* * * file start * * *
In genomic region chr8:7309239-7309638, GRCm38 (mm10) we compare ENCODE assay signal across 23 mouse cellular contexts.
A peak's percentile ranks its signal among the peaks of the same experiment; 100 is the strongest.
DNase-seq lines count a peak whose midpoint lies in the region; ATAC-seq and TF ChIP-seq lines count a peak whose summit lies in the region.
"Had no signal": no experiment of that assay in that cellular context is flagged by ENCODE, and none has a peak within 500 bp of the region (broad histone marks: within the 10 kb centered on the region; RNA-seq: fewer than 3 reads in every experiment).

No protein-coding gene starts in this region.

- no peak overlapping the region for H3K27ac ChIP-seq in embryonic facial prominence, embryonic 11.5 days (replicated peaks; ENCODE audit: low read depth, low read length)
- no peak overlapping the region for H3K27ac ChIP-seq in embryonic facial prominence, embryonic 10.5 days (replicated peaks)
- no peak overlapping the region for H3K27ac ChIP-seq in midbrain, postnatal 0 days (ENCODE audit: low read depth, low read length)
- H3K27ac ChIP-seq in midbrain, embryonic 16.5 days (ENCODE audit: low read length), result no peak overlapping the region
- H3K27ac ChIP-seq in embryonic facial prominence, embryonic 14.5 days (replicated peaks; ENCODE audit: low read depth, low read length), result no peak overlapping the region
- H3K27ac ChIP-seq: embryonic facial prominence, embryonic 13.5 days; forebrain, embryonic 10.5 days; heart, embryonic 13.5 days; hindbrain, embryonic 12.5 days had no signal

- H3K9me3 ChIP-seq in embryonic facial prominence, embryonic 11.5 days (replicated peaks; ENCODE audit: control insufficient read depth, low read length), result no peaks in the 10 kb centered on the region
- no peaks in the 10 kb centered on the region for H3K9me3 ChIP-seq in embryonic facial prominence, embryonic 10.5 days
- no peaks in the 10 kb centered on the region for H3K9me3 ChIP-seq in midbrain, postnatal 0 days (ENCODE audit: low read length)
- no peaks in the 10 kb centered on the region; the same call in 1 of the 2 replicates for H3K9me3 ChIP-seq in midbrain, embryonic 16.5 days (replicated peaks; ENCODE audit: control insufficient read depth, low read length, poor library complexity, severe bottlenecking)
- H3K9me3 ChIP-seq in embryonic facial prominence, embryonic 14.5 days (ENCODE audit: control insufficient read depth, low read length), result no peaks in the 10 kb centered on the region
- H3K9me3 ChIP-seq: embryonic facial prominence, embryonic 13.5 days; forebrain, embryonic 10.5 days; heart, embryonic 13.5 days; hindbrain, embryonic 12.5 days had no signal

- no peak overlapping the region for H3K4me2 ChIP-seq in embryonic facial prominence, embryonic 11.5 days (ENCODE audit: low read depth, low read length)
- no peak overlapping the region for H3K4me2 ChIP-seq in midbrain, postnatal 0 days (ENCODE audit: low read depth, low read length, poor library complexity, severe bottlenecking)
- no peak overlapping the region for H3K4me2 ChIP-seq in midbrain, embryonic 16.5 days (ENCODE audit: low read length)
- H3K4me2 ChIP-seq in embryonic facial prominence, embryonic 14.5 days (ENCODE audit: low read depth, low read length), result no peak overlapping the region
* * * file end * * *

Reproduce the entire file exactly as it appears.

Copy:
In genomic region chr8:7309239-7309638, GRCm38 (mm10) we compare ENCODE assay signal across 23 mouse cellular contexts.
A peak's percentile ranks its signal among the peaks of the same experiment; 100 is the strongest.
DNase-seq lines count a peak whose midpoint lies in the region; ATAC-seq and TF ChIP-seq lines count a peak whose summit lies in the region.
"Had no signal": no experiment of that assay in that cellular context is flagged by ENCODE, and none has a peak within 500 bp of the region (broad histone marks: within the 10 kb centered on the region; RNA-seq: fewer than 3 reads in every experiment).

No protein-coding gene starts in this region.

- no peak overlapping the region for H3K27ac ChIP-seq in embryonic facial prominence, embryonic 11.5 days (replicated peaks; ENCODE audit: low read depth, low read length)
- no peak overlapping the region for H3K27ac ChIP-seq in embryonic facial prominence, embryonic 10.5 days (replicated peaks)
- no peak overlapping the region for H3K27ac ChIP-seq in midbrain, postnatal 0 days (ENCODE audit: low read depth, low read length)
- H3K27ac ChIP-seq in midbrain, embryonic 16.5 days (ENCODE audit: low read length), result no peak overlapping the region
- H3K27ac ChIP-seq in embryonic facial prominence, embryonic 14.5 days (replicated peaks; ENCODE audit: low read depth, low read length), result no peak overlapping the region
- H3K27ac ChIP-seq: embryonic facial prominence, embryonic 13.5 days; forebrain, embryonic 10.5 days; heart, embryonic 13.5 days; hindbrain, embryonic 12.5 days had no signal

- H3K9me3 ChIP-seq in embryonic facial prominence, embryonic 11.5 days (replicated peaks; ENCODE audit: control insufficient read depth, low read length), result no peaks in the 10 kb centered on the region
- no peaks in the 10 kb centered on the region for H3K9me3 ChIP-seq in embryonic facial prominence, embryonic 10.5 days
- no peaks in the 10 kb centered on the region for H3K9me3 ChIP-seq in midbrain, postnatal 0 days (ENCODE audit: low read length)
- no peaks in the 10 kb centered on the region; the same call in 1 of the 2 replicates for H3K9me3 ChIP-seq in midbrain, embryonic 16.5 days (replicated peaks; ENCODE audit: control insufficient read depth, low read length, poor library complexity, severe bottlenecking)
- H3K9me3 ChIP-seq in embryonic facial prominence, embryonic 14.5 days (ENCODE audit: control insufficient read depth, low read length), result no peaks in the 10 kb centered on the region
- H3K9me3 ChIP-seq: embryonic facial prominence, embryonic 13.5 days; forebrain, embryonic 10.5 days; heart, embryonic 13.5 days; hindbrain, embryonic 12.5 days had no signal

- no peak overlapping the region for H3K4me2 ChIP-seq in embryonic facial prominence, embryonic 11.5 days (ENCODE audit: low read depth, low read length)
- no peak overlapping the region for H3K4me2 ChIP-seq in midbrain, postnatal 0 days (ENCODE audit: low read depth, low read length, poor library complexity, severe bottlenecking)
- no peak overlapping the region for H3K4me2 ChIP-seq in midbrain, embryonic 16.5 days (ENCODE audit: low read length)
- H3K4me2 ChIP-seq in embryonic facial prominence, embryonic 14.5 days (ENCODE audit: low read depth, low read length), result no peak overlapping the region